The international community represented by the UN Security Council voted 15-0 for a resolution that applies more pressure on the Syrian regime to cooperate with the international investigation commission led by Mehlis.
I refuse to call it a resolution against Syria because I’m not unfamiliar with similar moments when resolutions were being made against Saddam’s regime and it hurt when we would hear the words “against Iraq”. Neither Saddam nor Assad represented their peoples and even if the UN failed to recognize this fact, this doesn’t change the fact that that such regimes are totally illegitimate and they don’t deserve the seats they occupy in the UN’s halls because they merely represent their families or the murderous cults they call political parties.
If we take a look at the statements and responses coming from the Syrian officials through Arab media we see that they all talk about legitimacy using this word and the seat they have in the UN to claim they represent the Syrian street.
The funny thing is that the Syrian regime and its supporters are still placing their bets on support from the Arab and Syrian public forgetting how Iraqi people abandoned Saddam when his end came near. Even if some Iraqis disagree with the US and the coalition it doesn’t deny the fact that they did not fight for Saddam. If we go back in time to spring 2003 we can notice that the provinces that surrendered without fighting were Mosul and Anbar.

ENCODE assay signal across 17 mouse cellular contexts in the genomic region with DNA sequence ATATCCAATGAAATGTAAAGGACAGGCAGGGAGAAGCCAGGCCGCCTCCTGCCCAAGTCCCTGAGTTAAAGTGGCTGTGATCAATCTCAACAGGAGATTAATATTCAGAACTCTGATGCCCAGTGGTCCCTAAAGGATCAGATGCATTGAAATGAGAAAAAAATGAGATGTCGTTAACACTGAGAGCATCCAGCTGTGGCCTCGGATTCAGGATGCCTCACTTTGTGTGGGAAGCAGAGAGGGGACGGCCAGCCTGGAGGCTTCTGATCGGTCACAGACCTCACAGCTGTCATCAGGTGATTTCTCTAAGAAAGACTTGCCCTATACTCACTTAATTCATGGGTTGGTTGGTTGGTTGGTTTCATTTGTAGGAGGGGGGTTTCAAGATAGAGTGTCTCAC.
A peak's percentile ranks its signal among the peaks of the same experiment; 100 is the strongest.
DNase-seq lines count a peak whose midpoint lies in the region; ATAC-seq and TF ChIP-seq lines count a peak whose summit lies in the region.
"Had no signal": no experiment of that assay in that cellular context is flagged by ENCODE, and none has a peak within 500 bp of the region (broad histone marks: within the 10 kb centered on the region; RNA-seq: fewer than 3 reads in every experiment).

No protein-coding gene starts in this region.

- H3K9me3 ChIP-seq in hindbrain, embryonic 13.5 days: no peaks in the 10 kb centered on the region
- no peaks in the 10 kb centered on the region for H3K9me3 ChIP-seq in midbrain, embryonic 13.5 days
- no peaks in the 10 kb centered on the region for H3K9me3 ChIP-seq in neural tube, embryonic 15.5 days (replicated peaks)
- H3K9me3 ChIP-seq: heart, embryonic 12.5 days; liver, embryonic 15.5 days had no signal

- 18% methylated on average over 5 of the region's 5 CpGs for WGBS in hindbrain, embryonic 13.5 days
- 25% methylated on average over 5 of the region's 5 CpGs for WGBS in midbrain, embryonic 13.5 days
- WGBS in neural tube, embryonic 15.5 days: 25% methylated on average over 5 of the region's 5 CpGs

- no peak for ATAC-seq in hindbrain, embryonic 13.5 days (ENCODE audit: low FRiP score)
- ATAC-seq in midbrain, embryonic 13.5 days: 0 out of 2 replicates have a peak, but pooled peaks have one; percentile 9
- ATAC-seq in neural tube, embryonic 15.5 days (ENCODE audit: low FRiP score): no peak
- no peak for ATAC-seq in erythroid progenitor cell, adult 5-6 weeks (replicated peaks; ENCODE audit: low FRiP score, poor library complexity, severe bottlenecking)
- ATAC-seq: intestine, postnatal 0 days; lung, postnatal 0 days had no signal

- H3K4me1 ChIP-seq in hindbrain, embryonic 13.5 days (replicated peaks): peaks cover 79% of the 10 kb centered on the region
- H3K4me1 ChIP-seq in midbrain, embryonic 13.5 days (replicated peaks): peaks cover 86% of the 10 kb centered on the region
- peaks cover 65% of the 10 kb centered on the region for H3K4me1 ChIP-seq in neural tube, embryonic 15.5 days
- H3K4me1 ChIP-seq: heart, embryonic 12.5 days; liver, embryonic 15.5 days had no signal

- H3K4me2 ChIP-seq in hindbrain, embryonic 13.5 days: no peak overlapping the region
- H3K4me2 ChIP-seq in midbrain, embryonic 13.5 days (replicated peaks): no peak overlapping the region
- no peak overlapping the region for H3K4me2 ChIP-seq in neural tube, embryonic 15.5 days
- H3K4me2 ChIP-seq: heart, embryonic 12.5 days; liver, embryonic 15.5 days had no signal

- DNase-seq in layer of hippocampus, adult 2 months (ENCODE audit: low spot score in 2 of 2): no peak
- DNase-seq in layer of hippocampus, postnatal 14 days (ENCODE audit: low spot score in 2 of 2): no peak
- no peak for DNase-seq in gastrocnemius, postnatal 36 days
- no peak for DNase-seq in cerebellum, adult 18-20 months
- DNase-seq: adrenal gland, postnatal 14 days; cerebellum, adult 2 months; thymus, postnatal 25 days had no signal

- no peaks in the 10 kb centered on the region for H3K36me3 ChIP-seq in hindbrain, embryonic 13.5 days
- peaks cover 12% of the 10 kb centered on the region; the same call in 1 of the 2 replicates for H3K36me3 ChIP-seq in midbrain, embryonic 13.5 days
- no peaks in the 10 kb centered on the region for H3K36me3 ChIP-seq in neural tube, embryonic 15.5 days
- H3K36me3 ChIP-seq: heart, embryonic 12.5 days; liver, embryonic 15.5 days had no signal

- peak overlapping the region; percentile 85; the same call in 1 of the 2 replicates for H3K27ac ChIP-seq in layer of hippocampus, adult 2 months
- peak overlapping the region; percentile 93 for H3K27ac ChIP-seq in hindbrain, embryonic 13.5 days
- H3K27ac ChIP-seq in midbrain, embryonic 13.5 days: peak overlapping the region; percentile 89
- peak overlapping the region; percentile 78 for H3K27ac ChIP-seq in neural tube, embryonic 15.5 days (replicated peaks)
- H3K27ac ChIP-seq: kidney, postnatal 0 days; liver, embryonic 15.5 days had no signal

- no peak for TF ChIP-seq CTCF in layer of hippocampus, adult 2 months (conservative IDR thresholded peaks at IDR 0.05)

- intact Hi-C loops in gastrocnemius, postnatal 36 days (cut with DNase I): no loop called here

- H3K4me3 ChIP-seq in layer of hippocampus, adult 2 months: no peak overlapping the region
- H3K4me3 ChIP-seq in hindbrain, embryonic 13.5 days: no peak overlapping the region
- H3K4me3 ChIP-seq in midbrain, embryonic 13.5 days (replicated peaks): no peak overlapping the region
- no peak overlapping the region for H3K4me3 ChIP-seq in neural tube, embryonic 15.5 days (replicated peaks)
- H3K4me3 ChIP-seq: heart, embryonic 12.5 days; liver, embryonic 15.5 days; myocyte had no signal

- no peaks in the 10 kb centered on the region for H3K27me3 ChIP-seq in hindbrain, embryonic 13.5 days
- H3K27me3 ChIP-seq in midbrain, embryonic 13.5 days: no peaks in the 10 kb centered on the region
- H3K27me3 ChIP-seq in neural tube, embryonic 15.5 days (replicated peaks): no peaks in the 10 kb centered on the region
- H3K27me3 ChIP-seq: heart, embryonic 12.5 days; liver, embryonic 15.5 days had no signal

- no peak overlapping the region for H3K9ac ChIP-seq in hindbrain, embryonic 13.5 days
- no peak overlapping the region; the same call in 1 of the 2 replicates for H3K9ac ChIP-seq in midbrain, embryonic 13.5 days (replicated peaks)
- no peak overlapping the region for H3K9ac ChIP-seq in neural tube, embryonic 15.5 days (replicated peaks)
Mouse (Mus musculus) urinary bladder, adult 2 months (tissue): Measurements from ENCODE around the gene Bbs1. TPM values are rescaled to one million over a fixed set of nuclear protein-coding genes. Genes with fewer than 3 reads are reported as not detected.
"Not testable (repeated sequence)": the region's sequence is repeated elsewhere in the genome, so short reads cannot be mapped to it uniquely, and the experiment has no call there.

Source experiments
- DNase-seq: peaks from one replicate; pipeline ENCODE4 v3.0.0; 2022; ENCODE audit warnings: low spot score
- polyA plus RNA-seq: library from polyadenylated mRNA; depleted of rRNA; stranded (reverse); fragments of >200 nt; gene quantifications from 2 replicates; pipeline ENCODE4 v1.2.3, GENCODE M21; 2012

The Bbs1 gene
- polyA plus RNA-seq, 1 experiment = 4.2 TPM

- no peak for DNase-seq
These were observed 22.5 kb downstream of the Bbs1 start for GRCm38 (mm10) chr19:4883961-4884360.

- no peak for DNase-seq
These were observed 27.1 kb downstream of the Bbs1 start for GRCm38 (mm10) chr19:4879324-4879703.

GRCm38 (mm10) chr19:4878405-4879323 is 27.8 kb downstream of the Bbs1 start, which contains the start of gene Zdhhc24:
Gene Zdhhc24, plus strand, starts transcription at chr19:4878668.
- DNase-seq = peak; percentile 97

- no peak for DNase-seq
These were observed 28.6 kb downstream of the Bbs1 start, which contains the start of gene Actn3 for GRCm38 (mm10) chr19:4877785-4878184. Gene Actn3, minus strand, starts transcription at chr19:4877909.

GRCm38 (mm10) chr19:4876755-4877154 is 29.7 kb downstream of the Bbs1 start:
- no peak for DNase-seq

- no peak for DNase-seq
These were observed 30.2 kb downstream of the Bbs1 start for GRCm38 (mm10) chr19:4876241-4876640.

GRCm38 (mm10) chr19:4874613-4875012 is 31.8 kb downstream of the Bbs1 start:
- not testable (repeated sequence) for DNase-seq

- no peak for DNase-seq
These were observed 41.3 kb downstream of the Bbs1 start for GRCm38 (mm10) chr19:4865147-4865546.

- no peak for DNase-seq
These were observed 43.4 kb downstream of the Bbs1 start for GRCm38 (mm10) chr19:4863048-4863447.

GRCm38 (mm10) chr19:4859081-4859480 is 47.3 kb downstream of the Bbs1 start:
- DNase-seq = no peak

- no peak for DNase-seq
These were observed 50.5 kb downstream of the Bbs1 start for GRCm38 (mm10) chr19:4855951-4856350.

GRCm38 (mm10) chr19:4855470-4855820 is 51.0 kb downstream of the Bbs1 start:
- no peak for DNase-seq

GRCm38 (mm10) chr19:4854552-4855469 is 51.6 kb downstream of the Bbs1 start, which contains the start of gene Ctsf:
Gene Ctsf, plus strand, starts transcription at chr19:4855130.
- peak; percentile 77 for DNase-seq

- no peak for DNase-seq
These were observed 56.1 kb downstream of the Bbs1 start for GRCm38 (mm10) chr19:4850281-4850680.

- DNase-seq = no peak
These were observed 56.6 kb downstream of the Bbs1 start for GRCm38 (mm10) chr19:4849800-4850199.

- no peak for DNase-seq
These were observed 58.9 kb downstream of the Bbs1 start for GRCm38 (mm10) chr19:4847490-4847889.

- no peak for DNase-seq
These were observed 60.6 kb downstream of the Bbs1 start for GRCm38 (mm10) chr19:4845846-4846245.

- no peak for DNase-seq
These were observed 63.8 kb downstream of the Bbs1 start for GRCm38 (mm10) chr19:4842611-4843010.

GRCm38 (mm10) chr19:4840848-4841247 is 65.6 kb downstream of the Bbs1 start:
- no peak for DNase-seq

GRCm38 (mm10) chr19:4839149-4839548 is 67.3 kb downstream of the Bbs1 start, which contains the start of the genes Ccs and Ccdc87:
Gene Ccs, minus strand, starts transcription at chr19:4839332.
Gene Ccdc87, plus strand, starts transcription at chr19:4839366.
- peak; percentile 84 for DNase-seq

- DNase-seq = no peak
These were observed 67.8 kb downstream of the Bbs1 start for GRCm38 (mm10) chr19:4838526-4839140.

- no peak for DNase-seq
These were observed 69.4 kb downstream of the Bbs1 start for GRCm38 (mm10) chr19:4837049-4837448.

Reality and history prove that tyrants have always failed to earn the trust or loyalty of their peoples or at least the largest parts of their peoples.
Anyway, what matters for us here as Iraqis is that this resolution and its aftermath is obviously going to have a significant impact on the situation in Iraq. It is well know that terrorism or insurgency in Iraq receives substantial material and logistic support from certain parties in Syria, so any pressure on the Syrian regime and its allies in this magnitude will most likely undermine the support these parties can provide the terrorists in Iraq and this can greatly accelerate the end of violence in Iraq.
Here in Iraq we remember how the Kurdish revolt collapsed in 1975 months after the Ba’athists made a deal with the Shah in Iran in which the central government gave away Iraqi lands to Iran in exchange for cutting Iran’s support to the Kurds.
Please do not think I am comparing the Kurds with the terrorists we are fighting now, I am only trying to point out one technical point that applies to this type of warfare.
Finally, if the regime in Syria complied with International legitimacy and gave up on supporting gangs operating against the peoples of Lebanon and Iraq, this will consequently have a positive effect on Iraq’s security but…if the Ba’ath regime of Syria decided to move on with their flawed plan and ignored the world then I think they will meet the same fate of Saddam’s.
I personally think they will commit one mistake after another.